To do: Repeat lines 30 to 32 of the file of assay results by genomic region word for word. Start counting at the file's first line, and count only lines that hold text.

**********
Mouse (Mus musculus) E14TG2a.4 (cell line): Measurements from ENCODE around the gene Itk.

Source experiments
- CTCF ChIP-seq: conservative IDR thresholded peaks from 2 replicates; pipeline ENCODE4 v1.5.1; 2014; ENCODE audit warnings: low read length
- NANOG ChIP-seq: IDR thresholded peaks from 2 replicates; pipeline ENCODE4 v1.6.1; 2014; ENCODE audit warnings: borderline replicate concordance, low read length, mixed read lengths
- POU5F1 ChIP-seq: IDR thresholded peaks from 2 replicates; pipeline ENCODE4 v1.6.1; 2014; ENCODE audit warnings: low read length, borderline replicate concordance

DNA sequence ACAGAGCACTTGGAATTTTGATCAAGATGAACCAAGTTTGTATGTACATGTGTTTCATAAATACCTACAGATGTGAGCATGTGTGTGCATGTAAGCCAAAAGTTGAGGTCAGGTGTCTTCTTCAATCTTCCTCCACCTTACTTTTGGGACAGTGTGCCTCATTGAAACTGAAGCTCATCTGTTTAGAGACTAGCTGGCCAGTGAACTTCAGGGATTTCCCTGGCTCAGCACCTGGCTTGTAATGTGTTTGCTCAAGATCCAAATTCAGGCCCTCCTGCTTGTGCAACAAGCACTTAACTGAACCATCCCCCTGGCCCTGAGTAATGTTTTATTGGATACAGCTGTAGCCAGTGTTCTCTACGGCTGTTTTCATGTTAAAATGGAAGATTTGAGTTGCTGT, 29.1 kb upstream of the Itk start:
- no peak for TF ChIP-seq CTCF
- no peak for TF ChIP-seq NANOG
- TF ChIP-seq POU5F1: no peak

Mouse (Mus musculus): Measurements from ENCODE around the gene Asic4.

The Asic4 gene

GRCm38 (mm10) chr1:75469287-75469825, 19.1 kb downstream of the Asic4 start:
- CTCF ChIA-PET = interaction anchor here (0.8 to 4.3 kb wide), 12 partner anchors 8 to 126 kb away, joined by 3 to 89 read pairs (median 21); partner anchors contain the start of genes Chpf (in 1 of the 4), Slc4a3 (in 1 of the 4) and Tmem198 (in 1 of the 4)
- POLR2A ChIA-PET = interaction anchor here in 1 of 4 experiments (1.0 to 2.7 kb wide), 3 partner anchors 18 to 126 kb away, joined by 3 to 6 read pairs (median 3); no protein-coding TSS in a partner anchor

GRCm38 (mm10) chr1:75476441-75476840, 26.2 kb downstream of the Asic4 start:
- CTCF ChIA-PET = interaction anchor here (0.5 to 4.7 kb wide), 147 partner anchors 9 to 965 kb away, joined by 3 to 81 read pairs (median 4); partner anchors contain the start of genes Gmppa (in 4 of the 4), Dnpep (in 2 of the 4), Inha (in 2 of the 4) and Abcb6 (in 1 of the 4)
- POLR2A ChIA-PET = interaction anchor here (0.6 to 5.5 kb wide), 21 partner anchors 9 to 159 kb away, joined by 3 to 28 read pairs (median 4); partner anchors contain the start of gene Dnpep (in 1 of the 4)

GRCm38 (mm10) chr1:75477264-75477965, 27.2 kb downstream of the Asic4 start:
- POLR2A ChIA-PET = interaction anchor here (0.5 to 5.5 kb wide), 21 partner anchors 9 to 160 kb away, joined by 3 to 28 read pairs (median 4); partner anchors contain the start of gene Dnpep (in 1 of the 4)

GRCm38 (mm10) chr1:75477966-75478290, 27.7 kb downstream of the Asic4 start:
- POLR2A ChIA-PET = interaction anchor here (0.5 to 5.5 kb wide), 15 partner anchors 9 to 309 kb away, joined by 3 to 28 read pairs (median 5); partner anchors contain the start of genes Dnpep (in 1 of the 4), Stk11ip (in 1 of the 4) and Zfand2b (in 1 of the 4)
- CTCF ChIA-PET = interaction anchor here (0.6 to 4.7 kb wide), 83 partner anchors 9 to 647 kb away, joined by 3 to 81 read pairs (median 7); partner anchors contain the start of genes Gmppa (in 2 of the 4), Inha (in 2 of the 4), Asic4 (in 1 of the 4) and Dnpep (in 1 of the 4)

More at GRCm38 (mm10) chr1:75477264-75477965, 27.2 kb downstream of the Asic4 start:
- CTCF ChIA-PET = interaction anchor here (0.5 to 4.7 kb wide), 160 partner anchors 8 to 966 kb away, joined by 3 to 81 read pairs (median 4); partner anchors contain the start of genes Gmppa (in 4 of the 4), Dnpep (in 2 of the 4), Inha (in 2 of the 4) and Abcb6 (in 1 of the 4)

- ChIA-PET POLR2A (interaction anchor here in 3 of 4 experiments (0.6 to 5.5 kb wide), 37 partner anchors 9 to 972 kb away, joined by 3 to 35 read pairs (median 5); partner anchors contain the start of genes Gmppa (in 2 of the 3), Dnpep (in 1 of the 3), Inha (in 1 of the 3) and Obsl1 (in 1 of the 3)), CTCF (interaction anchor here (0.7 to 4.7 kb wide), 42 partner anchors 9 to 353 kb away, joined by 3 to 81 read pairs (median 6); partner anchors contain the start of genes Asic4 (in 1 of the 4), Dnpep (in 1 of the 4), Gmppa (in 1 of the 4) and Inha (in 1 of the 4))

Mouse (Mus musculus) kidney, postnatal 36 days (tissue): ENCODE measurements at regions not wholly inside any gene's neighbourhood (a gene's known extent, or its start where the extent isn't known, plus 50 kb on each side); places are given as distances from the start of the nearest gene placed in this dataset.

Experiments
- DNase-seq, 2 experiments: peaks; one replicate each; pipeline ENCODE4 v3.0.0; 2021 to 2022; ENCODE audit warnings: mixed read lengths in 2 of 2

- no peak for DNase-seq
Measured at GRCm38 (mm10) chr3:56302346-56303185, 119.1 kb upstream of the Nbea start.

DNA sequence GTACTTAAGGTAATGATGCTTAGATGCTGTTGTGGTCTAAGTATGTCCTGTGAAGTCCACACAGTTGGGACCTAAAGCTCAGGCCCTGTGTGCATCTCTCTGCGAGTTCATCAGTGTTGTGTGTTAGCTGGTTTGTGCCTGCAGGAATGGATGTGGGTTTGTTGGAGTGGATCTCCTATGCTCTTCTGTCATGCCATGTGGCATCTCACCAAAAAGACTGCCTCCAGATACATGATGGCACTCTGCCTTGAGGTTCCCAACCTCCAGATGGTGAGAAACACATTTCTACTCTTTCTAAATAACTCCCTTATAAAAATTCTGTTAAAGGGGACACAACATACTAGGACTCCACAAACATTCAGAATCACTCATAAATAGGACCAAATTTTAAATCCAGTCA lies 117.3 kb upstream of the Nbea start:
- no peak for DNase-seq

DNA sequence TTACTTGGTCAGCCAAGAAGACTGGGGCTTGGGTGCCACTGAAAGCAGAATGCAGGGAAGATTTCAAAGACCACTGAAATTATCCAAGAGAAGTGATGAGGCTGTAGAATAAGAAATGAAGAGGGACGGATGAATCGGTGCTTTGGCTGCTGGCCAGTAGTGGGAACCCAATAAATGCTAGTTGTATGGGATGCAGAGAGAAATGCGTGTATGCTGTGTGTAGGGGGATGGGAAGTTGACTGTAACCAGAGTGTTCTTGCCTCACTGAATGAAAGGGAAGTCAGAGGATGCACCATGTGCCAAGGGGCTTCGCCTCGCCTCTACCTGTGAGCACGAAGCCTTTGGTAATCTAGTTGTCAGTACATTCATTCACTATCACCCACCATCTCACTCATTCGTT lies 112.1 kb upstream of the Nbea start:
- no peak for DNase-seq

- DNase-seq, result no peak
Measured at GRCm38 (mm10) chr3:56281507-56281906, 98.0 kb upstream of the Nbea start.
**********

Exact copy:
Measured at GRCm38 (mm10) chr3:56302346-56303185, 119.1 kb upstream of the Nbea start.

DNA sequence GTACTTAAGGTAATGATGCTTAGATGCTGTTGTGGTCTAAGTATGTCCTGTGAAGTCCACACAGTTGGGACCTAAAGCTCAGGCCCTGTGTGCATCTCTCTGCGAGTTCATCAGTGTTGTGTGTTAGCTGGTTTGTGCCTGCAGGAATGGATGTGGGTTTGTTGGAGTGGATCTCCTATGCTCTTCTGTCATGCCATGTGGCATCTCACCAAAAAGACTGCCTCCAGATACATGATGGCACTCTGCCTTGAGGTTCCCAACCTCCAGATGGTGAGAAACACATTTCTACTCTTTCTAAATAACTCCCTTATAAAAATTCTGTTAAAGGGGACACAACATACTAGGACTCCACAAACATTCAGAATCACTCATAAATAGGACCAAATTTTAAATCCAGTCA lies 117.3 kb upstream of the Nbea start:
- no peak for DNase-seq